Spring Never Comes Again… Children & Art in the 20th & 21st Century

Group Exhibition
Curator: Joanna Kordjak

March 31, 2023 – June 18, 2023
@Zachęta – National Gallery of Art
plac Stanisława Małachowskiego 3, 00-916 Warszawa, Poland


Spring Never Comes Again… Children & Art in the 20th & 21st Century

curator: Joanna Kordjak

curatorial collaboration: Julia Harasimowicz, cooperation: Dominika Kaszewska, Michał Kubiak, Zuzanna Andruszko, research consultation: Adris Brinkmanis, Anaïs Masson, Anna Szczepańska

historical context: Franz Čižek, Friedl Dicker-Brandeis, Fernand Deligny, Célestin & Élise Freinet, Jef Geys, Gertrud Grunow, Francisco Ferrer y Guardia, Malka Haas, Erika Giovanna Klien, Anna ‘Asja’ Lācis, Ludwig Hirschfeld-Mack, Palle Nielsen, Alma Siedhoff-Buscher, Sigma Group, Ilse Weber

contemporary artists: Paweł Althamer, Zbyňek Baladrán, Yto Barrada, Johanna Billing, Jenny Brockmann, Monster Chetwynd, Alicja Czyczel, Discoteca Flaming Star, Vincent Epplay, Priscila Fernandes, Péter Forgács, Adelita Husni-Bey, Ane Hjort Guttu, Holobiont Group, Eva Kotátková, Barbara Kinga Majewska, Anaïs Masson, Alicja Nauman, Anna Nowicka, Olivia Plender, Maxence Rifflet, Minitremu, Jaśmina Wójcik, Teodor Zaica, Alfredo Zinola

This exhibition title recalls the words of Franz Cižek, a pioneer of arts-based education from the early 20th century, which refer to our childhood years and sound like a warning, but also a call to responsible action. Are we, as adults, able to meet this challenge especially when dealing with problems facing children and young people today – violence on a day to day basis, experiences involving pandemics, wars and exile? What can we do to improve young people’s wellbeing, to ensure their voices are clearly heard? What can art and the tools artists provide us with do in terms of shaping children’s identities and empowering their sense of agency?

Our exhibition references the practice of pioneers in modern pedagogy (such as Janusz Korczak, Maria Montessori and Célestin Freinet) and alternative education from the early and middle 20th century (starting with modernist conceptions developed within the Bauhaus school of art and design), as well as contemporary references to these sources. The common denominator between them is how they support children’s creativity through interdisciplinary processes, the teaching of diverse skills and allowing reality to be experienced using a range of senses.

We thus present examples of artistic practices which include children as fully fledged and active participants in the creative processes. A key feature is activities with young people who come from social groups excluded due to ethnic associations, their economic status and disabilities. We show the ways in which creative practices allow them to recover full feelings of decency and inclusion in action and dialogue.

By referencing key historical sources we also pose timely questions about possible ways education can evolve (including education through the arts) in the 21st century. This includes new ways of presenting knowledge outside of school based systems: a rejection of 19th century style curriculum hierarchies, making use of knowledge about the subconscious and dreams, with emphasis on development through contact with one’s own body and the natural world.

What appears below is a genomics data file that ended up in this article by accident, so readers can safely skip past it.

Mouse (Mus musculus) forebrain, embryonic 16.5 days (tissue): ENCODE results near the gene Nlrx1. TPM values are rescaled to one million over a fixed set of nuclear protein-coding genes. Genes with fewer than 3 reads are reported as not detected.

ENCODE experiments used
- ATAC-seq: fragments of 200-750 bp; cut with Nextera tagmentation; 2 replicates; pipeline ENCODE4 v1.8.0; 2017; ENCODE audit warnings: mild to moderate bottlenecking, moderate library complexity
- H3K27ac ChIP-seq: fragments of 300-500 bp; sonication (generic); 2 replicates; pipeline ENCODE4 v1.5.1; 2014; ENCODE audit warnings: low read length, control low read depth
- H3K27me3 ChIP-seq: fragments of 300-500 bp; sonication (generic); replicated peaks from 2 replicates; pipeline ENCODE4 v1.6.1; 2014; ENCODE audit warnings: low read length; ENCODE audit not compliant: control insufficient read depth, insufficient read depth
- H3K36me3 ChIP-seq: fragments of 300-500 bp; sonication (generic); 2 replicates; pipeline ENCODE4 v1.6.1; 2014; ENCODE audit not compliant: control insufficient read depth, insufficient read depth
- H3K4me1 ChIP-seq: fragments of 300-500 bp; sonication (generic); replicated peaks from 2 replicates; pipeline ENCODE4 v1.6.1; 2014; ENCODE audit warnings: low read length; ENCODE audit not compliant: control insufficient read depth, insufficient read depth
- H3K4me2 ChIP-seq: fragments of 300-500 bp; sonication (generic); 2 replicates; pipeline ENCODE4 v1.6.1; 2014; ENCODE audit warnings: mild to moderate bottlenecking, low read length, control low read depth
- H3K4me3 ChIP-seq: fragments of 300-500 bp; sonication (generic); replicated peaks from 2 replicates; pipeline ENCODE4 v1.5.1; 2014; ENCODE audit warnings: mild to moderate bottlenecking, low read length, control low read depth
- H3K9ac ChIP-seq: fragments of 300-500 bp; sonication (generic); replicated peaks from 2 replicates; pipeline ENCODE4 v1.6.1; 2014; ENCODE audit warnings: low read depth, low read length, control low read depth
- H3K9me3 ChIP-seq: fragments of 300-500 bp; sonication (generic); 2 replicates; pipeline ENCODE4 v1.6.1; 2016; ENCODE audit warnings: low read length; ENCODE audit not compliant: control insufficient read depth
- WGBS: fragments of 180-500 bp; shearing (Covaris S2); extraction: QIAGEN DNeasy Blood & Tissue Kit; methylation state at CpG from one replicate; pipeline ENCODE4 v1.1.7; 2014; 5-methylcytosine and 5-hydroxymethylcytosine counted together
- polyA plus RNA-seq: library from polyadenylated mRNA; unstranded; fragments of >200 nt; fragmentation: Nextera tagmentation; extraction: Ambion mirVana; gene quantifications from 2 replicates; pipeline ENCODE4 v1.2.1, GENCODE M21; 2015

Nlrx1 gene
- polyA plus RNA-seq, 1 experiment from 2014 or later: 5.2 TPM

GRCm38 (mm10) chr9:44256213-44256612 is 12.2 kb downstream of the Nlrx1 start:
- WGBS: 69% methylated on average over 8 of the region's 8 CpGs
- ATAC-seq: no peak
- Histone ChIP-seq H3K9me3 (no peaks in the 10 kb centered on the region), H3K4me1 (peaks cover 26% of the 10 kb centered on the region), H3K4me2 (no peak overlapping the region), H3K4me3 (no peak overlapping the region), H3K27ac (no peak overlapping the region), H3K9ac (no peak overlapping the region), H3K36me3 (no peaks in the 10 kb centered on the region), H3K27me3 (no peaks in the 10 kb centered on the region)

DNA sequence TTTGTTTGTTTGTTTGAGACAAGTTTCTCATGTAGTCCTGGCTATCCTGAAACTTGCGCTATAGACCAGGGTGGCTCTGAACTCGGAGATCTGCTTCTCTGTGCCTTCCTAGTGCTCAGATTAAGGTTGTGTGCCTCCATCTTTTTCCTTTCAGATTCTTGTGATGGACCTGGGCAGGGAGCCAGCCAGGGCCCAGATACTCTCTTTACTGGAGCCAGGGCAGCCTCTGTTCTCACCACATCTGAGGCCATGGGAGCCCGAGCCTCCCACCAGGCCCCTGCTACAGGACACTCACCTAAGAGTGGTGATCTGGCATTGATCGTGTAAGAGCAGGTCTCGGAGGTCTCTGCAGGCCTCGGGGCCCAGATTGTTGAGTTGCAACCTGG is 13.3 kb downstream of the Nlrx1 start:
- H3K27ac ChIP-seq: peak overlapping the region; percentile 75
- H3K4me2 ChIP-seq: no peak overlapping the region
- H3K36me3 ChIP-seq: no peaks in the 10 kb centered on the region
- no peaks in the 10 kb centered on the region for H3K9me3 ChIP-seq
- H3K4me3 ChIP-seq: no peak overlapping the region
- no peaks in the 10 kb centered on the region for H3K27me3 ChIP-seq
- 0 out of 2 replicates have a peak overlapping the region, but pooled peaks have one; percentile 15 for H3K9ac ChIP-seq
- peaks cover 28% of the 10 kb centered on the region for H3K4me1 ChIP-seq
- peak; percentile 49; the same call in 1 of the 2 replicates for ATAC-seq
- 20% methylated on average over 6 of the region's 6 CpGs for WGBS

The exhibition also includes examples of artistic practices in which children reveal to adults alternative forms of social relations. We show how collaborative arts activities based on an exchange of knowledge, experiences and partnership working can teach civic responsibility and empathy.

Friedl Dicker-Brandeis
in association with Lentos Museum in Linz

The solo exhibition by Austrian artist Friedl Dicker-Brandeis (1988–1944) presents the work of this outstanding painter, interior designer and designer, graduate of the Bauhaus in Weimar, a student of Johannes Itten, Oskar Schlemmer and Paul Klee (her work is little known in Poland). The focus here is on the artist’s activity in the field of modern arts education for children. During World War II, Dicker-Brandeis, while being held in the Theresienstadt concentration camp, conducted art classes for Jewish children inspired on the one hand by Bauhaus pedagogy (the practice of Johannes Itten and Paul Klee), and on the other by the teachings of Franz Cižek, one of the most original and important figures in the history of young persons’ empowerment. Friedl Dicker-Brandeis managed to create a system which gave agency back to people who were doubly ‘dehumanised’ – as children who were systematically deprived of their freedoms and identities, and as members of a Jewish community which the Holocaust tried to annihilate.

The exhibitions will be accompanied by an extensive program of educational activities, performances, workshops and meetings between artists and audiences, including children and young adults, along with an international conference dedicated to themes of alternative conceptions and visions of creative education in the 20th and 21st century (20–22 April 2023).